Here is a discussion by Judge Houle on dismissing a case 109(g) or with a 180 day bar to re-filing. This was a Riverside case with Trustee Cohen and not Trustee Danielson.
On December 31, 20xx (collectively, “Debtors”) filed for chapter 13 relief. Amrane Cohen was the duly appointed chapter 13 trustee (“Trustee”).
On November 28, 2011, Hilton Resorts Corporation (“Hilton”) filed its Motion for Relief from the Automatic Stay as to the Debtors’ timeshare interest in real property(“RFS Motion”).
On January 26, 2012, the Court entered the Order Granting the RFS Motion (Doc. No. 39).
On June 12, 2012, the Trustee filed a Motion to Dismiss the Debtors’ case for failure to make plan payments, which the Debtors opposed and which the Trustee subsequently withdrew.
On April 8, 2013, the Trustee filed a second Motion to Dismiss for failure
make plan payments. The Debtors again opposed, however, on June 4, 2013, the Debtors filed their request for voluntary dismissal.
The case was dismissed on June 6, 2013 with a 180 day bar to refiling under § 109(g)(2).
On July 5, 2013, the Debtors filed their Motion to Remove Section 109(g) bar from dismissal order (“Motion”). Service was improper upon Hilton.
Section 109(g)(2) states in relevant part:
Notwithstanding any other provision of this section, no individual … may be a debtor under this title who has been a debtor in a case pending under this title at any time in the preceding 180 days if—
(2) the debtor requested and obtained the voluntary dismissal of the case following the filing of a request for relief from the automatic stay provided by section 362 of this title.
11 U.S.C. § 109(g)(2).
The purpose of § 109(g)(2) is to prevent abusive filings. Greenwell v. Carty (In re Carty), 149 B.R. 601, 603 (9th Cir. BAP 1993).
If it were not for this section, it would be possible for a debtor to delay foreclosure and deny the secured creditor the opportunity to have their rights adjudicated within a reasonable period of time. If the filing of a subsequent premature petition did not toll the running of the 180 days, it would be very simple to render Section 109(g) ineffective and meaningless by the act of dismissing and refiling bankruptcy petitions, whenever foreclosure loomed on the horizon. In re Leafty, 479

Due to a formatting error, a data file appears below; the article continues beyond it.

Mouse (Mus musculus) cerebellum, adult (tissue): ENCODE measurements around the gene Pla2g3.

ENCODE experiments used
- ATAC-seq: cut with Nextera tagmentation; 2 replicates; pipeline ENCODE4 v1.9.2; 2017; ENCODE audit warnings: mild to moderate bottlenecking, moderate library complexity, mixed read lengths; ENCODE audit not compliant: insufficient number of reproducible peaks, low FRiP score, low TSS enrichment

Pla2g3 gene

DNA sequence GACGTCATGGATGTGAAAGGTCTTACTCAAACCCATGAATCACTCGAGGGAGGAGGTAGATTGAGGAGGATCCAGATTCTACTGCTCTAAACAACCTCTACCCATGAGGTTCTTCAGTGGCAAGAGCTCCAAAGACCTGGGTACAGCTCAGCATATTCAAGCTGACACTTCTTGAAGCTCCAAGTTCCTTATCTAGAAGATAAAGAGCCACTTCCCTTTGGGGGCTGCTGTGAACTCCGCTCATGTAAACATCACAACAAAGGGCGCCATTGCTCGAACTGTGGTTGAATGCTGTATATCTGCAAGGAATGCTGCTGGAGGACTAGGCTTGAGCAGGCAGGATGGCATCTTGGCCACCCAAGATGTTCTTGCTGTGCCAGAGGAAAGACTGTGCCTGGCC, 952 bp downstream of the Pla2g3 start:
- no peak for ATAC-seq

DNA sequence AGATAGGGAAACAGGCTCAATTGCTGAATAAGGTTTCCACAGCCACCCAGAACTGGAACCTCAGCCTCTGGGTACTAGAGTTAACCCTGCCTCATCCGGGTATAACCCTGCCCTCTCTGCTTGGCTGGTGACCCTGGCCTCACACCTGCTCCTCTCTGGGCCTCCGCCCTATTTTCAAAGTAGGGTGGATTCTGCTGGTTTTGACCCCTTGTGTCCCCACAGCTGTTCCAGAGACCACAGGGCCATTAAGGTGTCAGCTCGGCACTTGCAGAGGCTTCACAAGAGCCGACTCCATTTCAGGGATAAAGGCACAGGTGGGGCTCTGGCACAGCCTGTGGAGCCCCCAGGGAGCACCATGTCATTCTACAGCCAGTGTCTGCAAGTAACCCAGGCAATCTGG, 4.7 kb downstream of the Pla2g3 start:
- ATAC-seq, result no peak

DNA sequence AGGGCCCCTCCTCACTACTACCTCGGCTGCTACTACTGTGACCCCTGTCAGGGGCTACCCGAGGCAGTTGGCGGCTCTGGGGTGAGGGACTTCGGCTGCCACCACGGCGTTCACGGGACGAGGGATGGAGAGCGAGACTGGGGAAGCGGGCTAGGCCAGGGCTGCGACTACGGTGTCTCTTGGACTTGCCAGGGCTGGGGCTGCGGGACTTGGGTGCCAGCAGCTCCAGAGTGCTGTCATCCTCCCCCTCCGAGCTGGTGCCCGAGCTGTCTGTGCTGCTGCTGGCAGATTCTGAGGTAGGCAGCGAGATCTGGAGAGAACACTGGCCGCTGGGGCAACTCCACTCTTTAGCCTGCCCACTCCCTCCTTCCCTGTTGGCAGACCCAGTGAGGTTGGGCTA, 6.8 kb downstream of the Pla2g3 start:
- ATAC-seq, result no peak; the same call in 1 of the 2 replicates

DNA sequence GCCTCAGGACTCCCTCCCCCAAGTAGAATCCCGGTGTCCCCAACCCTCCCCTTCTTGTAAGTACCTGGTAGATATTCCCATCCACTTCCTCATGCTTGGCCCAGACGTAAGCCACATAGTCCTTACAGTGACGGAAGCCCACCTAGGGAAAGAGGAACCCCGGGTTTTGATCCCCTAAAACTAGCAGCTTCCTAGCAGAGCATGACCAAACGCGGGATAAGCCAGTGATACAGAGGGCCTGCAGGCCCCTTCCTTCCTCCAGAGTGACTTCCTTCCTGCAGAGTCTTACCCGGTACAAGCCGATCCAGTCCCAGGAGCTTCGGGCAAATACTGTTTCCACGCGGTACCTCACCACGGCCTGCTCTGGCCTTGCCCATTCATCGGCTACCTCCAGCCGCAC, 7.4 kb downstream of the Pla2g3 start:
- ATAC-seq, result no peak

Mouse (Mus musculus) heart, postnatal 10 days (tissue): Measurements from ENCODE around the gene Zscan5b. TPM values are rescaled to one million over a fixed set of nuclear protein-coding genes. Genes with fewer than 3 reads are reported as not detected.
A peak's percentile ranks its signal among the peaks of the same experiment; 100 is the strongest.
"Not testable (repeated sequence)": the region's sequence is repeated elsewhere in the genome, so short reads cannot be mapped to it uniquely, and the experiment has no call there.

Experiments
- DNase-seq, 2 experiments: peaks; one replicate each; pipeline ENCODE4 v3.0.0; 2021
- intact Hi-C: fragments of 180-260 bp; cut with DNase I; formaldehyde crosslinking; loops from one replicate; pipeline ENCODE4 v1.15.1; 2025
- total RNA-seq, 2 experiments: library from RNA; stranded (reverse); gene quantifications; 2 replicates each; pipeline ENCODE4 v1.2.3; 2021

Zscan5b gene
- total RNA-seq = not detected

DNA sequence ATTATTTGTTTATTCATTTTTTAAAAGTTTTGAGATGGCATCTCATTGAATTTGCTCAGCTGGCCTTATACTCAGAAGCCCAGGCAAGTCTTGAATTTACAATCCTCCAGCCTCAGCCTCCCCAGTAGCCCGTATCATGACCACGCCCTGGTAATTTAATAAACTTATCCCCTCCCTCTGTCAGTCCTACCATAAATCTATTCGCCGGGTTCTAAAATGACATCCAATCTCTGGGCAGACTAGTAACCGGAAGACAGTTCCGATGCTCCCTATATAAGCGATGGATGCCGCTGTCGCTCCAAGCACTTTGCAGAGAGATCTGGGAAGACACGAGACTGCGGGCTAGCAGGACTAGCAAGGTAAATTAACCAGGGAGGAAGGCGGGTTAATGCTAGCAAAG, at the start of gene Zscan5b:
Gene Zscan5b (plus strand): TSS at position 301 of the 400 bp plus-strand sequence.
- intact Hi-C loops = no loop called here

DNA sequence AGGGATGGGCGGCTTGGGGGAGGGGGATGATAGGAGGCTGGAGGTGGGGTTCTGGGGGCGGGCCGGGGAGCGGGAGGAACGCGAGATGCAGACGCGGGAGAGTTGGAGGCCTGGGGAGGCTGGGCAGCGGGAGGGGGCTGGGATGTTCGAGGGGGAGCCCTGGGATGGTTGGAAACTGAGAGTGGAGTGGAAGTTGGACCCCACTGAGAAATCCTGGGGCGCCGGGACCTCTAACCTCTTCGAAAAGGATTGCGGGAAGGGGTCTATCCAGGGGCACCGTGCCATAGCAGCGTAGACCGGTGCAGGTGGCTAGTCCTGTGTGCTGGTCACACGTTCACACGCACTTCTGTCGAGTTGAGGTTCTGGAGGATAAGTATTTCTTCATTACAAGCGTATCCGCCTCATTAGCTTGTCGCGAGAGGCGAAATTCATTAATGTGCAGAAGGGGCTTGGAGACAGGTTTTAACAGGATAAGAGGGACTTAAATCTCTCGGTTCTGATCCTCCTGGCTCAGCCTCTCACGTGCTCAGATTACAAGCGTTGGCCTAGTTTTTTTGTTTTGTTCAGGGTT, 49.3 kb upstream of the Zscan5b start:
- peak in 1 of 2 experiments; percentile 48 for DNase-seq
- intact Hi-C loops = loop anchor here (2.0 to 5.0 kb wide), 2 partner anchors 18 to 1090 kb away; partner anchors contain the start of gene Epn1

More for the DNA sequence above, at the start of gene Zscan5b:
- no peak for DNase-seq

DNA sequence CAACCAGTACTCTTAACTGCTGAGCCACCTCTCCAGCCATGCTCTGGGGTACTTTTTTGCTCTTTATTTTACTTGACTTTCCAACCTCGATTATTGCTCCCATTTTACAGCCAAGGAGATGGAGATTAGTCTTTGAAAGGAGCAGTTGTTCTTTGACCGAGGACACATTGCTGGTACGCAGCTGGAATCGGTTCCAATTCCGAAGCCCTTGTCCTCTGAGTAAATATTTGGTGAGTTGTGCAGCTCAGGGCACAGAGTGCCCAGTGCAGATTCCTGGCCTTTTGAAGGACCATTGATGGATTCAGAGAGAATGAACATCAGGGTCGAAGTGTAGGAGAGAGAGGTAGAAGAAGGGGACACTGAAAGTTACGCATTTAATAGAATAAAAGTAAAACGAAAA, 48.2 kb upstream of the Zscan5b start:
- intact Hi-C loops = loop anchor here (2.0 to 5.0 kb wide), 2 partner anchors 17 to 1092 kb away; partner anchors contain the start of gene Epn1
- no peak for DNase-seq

B.R. 545, 550-551 (9th Cir. BAP 2012)(internal citations omitted).
Section 109(g)(2) is not jurisdictional in nature and, therefore, the bankruptcy court has discretion to suspend the application of the statute and not dismiss a debtor’s case under certain circumstances. In re Luna, 122 B.R. at 577; see also Mendez v. Salven, 367 B.R. 109, 116 (9th Cir. BAP 2007) (§ 109 eligibility is not jurisdictional). In In re Luna, the lender had not complied with the bankruptcy court’s order granting relief from stay that required the lender to provide a payoff and reinstatement notice to the debtor, and the debtor had tendered the amount to reinstate the debt based upon the debtor’s calculations. 122 B.R. at 576. When the debtor filed a second case, the Panel found that mechanical application of § 109(g)(2) was inappropriate where doing so would produce an illogical, unjust, or capricious result, or when the benefit of a dismissal would inure to a bad faith creditor. Id. at 577.
Turn in on April 14, 2014 blog post to find out what Judge Houle did…